Here, then, is my advice to all newly minted social workers.

Track, in detail, not only your personal accomplishments in any given role,
but accomplishments that were achieved as part of any team effort.

For example, it is nearly always the case that we have funder-mandated goals to achieve.  Did your program meet those goals?  What?  Five years in a row!

“I was selected to represent my department on a five-member interdisciplinary team whose efforts led to our program surpassing contracted goals five years in a row.”

On an individual level:

“For two successive years I had the highest number of permanent placements for residents in our transitional housing program.”

In an interview, be prepared to back that statement up with the numbers you jotted down, back when.

I would be remiss, though, to suggest that this would be beneficial only to new social workers, though the beginning is always the best place to start.  No matter where you are in your career, it’s a great idea to make detailed notes about your achievements. Memorializing these milestones can be critical, because memory is fragile and fleeting—if you’re anything like me, you may not remember a heck of a lot of detail five or six years later.  Take notes and jot down brief stories with talking points throughout your career, for those interviews-of-the-future.  Careerrealism.com, a helpful job search site, reminds us that “…every job is temporary.”  This is real and true, and you want to be ready with stories and achievements and skill set descriptions whenever that time may come to make your next career move—whether you initiate it, or not.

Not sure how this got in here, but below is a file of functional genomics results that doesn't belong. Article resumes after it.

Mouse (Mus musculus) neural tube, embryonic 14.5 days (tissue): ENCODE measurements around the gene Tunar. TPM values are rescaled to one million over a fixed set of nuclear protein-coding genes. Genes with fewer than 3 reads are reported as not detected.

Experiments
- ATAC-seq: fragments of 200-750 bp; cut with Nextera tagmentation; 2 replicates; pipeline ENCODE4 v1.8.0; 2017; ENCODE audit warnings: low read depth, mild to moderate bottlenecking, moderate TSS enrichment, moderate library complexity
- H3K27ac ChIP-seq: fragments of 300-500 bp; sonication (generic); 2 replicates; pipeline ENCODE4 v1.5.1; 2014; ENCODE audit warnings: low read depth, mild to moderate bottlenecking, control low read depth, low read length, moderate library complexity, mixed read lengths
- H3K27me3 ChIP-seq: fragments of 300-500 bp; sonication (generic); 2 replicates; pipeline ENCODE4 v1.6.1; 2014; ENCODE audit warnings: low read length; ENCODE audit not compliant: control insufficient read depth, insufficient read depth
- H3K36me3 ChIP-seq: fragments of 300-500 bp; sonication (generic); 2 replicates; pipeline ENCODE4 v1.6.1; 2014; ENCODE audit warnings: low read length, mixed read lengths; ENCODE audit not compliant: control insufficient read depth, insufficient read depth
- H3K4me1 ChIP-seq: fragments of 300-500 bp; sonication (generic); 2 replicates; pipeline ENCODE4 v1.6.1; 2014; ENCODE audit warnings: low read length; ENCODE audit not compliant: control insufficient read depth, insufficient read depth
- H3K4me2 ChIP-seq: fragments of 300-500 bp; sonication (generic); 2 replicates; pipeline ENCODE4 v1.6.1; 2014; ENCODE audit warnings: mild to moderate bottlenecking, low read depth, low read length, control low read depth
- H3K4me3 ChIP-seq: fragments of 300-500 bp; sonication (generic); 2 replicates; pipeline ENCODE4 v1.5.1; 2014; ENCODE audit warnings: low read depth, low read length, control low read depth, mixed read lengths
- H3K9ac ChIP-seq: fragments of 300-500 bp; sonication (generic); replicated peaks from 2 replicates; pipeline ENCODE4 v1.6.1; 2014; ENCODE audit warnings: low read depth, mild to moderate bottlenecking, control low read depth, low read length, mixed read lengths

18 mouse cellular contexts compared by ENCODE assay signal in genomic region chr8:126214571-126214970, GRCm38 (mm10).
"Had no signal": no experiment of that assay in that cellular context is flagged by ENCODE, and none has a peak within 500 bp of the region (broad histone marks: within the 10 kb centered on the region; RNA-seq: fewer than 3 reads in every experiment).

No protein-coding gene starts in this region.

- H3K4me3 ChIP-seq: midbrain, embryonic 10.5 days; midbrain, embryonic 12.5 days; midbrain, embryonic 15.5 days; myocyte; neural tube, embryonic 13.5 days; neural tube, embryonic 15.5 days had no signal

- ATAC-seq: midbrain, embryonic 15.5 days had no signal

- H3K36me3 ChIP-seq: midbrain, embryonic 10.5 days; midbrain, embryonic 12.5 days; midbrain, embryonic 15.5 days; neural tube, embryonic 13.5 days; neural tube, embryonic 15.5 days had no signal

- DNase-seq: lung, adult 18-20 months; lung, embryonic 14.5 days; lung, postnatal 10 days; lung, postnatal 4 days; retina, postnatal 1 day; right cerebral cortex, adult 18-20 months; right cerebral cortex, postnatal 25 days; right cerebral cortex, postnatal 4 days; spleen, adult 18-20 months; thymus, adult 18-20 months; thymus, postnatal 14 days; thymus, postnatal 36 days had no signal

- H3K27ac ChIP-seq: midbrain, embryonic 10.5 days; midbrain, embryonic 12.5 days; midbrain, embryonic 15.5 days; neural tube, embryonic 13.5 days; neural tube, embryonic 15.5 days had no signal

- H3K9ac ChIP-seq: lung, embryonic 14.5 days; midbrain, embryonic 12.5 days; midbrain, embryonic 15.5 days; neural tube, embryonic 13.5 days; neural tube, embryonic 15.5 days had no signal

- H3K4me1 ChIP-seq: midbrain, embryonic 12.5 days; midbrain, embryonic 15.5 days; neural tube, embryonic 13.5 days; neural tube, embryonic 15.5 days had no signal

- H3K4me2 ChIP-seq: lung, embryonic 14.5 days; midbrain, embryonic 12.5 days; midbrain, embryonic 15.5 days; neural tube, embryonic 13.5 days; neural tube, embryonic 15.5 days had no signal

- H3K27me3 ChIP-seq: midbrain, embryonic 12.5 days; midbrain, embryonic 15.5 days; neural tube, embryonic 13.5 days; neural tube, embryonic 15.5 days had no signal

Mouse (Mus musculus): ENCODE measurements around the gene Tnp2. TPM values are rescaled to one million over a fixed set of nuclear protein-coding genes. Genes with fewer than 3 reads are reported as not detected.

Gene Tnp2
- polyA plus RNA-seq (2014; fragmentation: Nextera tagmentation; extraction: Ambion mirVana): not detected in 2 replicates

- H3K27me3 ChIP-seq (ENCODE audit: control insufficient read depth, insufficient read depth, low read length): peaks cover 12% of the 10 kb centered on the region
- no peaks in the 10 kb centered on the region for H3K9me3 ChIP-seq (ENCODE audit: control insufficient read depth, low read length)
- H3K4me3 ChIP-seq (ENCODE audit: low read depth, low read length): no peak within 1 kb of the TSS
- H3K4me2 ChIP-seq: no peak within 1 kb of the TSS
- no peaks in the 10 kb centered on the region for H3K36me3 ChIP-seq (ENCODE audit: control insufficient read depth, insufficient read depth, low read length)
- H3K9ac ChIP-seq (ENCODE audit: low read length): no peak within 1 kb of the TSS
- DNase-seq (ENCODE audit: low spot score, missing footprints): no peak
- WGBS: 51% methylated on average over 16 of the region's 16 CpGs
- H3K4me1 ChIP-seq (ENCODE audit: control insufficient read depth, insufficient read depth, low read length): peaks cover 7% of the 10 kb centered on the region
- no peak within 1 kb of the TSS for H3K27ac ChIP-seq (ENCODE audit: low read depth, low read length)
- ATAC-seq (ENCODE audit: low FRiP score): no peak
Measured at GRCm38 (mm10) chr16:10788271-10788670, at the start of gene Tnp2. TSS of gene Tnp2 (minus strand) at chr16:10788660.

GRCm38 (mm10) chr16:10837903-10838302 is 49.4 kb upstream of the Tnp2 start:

A word on that top-of-the-resume “Objective

I think by now we’ve all pretty much done away with the “Objective” at the top of our resume.  “I am seeking a position with a great organization committed to outstanding service delivery to their clients.” “Oh, so you want a job?  I wasn’t sure why you were sending me a resume” says my imagined HR professional.  As things go, the classic “Objective” is obsolete and it’s not likely to come back anytime soon.

However, if the organization you are applying to asks for a statement on your professional career goal or goals you need to respond, and it’s best to be prepared.  In writing this personal mission statement, be specific and tie your career goals to the mission statement of the organization you are applying to.  This will help the recruiter or Human Resources staffer understand that “What I seek for myself aligns with what your organization does—we are a good fit.”  Then, the resume you’ve prepared will demonstrate concretely that you have the skill set(s) they are looking for, and your cover letter will describe, in narrative form, how you will add value to the program and organization.  It’s all got to fit—together, each of these elements (cover letter, resume with accomplishments, personal mission statement) will be greater than the sum of its parts and move you that much closer to winning the position you’re competing for.